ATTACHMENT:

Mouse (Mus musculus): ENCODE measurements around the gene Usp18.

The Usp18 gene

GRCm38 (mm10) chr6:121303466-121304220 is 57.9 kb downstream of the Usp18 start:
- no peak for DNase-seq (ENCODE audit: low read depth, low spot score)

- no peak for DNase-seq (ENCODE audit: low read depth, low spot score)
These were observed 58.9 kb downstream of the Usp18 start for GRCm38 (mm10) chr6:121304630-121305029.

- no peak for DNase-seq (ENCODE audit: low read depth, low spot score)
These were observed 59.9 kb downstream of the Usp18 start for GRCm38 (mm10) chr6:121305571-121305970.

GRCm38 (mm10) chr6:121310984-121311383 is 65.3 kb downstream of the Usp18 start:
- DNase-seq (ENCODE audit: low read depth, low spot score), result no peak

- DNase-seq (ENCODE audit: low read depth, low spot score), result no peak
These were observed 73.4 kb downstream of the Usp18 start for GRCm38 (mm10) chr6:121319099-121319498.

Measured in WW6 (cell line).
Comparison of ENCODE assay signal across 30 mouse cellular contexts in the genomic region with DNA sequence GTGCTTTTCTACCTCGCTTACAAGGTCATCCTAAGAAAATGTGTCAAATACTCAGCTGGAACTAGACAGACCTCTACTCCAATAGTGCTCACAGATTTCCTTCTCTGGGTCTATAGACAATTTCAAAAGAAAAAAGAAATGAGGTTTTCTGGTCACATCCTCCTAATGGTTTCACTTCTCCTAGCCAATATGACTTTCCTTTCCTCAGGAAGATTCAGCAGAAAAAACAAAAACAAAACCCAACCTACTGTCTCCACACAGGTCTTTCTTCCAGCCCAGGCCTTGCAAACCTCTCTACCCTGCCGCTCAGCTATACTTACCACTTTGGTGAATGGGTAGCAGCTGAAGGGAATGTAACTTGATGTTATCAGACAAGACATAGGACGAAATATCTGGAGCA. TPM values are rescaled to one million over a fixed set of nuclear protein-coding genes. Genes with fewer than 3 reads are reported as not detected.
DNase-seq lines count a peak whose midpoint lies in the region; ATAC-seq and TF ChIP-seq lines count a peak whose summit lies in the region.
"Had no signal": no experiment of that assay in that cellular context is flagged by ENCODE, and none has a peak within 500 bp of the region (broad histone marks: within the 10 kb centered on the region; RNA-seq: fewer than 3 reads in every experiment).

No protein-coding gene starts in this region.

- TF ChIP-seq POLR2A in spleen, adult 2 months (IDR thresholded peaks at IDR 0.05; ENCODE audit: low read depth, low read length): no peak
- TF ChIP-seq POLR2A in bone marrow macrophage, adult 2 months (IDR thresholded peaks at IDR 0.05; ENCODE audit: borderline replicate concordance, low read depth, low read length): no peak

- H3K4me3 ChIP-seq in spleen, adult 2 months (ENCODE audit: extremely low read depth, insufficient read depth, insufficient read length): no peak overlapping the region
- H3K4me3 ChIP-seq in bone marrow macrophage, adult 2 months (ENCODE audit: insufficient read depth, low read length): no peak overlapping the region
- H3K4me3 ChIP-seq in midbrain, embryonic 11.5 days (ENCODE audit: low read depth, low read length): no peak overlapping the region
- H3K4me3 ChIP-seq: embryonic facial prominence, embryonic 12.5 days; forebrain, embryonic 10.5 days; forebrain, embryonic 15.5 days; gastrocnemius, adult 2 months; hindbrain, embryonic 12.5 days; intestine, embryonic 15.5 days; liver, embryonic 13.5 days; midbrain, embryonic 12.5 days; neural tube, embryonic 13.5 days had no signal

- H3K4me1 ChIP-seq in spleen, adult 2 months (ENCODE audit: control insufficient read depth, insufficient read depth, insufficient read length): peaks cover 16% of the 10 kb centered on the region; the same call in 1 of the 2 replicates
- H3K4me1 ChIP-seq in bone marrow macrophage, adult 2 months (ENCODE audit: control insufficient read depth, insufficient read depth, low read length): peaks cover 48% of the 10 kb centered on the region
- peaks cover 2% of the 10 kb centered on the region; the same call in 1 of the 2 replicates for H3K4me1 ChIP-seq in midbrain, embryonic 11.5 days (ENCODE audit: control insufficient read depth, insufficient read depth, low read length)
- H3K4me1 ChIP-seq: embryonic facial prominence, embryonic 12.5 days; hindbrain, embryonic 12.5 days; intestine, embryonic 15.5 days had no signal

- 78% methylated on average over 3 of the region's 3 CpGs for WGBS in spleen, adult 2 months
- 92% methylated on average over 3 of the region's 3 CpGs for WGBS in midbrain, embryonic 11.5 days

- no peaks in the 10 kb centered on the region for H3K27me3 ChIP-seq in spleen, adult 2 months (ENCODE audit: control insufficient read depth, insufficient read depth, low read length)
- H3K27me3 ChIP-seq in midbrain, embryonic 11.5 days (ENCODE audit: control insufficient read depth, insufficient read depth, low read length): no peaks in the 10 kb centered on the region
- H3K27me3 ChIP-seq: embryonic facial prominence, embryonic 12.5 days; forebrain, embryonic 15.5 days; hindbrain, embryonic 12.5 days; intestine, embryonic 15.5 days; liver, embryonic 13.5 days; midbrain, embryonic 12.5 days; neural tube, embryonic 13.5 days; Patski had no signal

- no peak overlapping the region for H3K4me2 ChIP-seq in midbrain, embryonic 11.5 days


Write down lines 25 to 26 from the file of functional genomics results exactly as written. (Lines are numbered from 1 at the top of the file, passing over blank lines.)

- H3K4me1 ChIP-seq in bone marrow macrophage, adult 2 months (ENCODE audit: control insufficient read depth, insufficient read depth, low read length): peaks cover 48% of the 10 kb centered on the region
- peaks cover 2% of the 10 kb centered on the region; the same call in 1 of the 2 replicates for H3K4me1 ChIP-seq in midbrain, embryonic 11.5 days (ENCODE audit: control insufficient read depth, insufficient read depth, low read length)